The key to becoming an innovative nation is to reward disruptors and not the establishment. The US, Europe, Japan, Israel and now China have become innovation powerhouses because they favour value-creators over rent-seekers. The Silicon Valley has been a model innovation ecosystem because the start-ups can focus on creating new ways of producing and consuming things and get rich doing it.

Government spending on basic research is critical for developing an innovation ecosystem. Internet, GPS, digital assistant, touchscreen were all developed with American government’s funding. China has become a leader in 5G, electric vehicles and digital surveillance technologies because of direct government involvement. The government is best-placed to invest in experimental science and technologies because of its reliable tax revenues, whereas the private sector is best placed to build commercial applications on top of basic R&D because of its efficiency.
But it’s critical that a share of private profits from public investments are ploughed back into basic science and technology research. American tech giants are coming under pressure to pay more taxes and invest more in research institutions instead of using their huge surpluses for buying out other innovators and buying back shares. If the government has no incentive to fund or support invention and discovery, the private sector will be terribly short on innovation.

Regulations and incentives play a vital role in directing innovations. Each generation of automobiles are cleaner and safer because of regulatory pressure. Solar and wind energy industries owe their development to subsidies and tax breaks. India can transform its education, sanitation and healthcare sectors by loading incentives in favour of innovations and against inefficient technologies and operating models.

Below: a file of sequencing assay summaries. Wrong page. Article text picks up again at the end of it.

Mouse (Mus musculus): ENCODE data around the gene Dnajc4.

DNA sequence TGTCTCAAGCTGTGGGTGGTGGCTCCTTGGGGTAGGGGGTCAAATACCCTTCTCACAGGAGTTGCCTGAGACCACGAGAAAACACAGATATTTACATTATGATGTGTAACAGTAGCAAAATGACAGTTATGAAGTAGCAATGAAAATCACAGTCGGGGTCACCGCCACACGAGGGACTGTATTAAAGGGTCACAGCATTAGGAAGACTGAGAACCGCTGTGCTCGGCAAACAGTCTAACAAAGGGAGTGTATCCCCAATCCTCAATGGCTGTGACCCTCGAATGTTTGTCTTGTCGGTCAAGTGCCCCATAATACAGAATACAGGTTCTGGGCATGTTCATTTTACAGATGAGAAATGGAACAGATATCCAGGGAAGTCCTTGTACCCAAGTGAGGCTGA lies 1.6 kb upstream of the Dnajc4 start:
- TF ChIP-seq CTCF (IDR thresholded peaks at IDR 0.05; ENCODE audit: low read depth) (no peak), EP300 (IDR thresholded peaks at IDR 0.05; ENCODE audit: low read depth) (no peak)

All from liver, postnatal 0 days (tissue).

The size of R&D budgets matters, but innovation is usually not proportionate to the budget. Creativity does not come by kilos. Instead, it comes by flashes of brilliance triggered by right conditions. Among American tech giants, Apple spends a lot less of its revenues on R&D than Intel, Facebook or Alphabet. Of course, mass market players have to spread their bets wider than niche players. Typically, tech giants spend 15-20% of their revenues on R&D compared to typical industrial leaders’ spending of 4-6% of revenues on R&D. It is no surprise that tech companies are disrupting every industry.

Among emerging economies, China is a great example of rise to prosperity and power through innovation. India can learn from China’s deliberate increase in innovation-intensity of its economy. China is the only middle-income country among the 20 most innovative nations and its R&D spending and academic research are rising the fastest in the world. At the 2018 conference of the Association for the Advancement of Artificial Intelligence, 265 research papers of China were accepted compared to 16 from India.

India has a serious innovation deficit and it has to make up in a rush. Experimentation may involve risks, but there are enormous rewards for successful innovations. More than the fear of failure, the biggest obstacle to innovation is the idealisation of obedience and safety. Time has to come for India to think disruptively and take a moonshot approach to solving its big problems.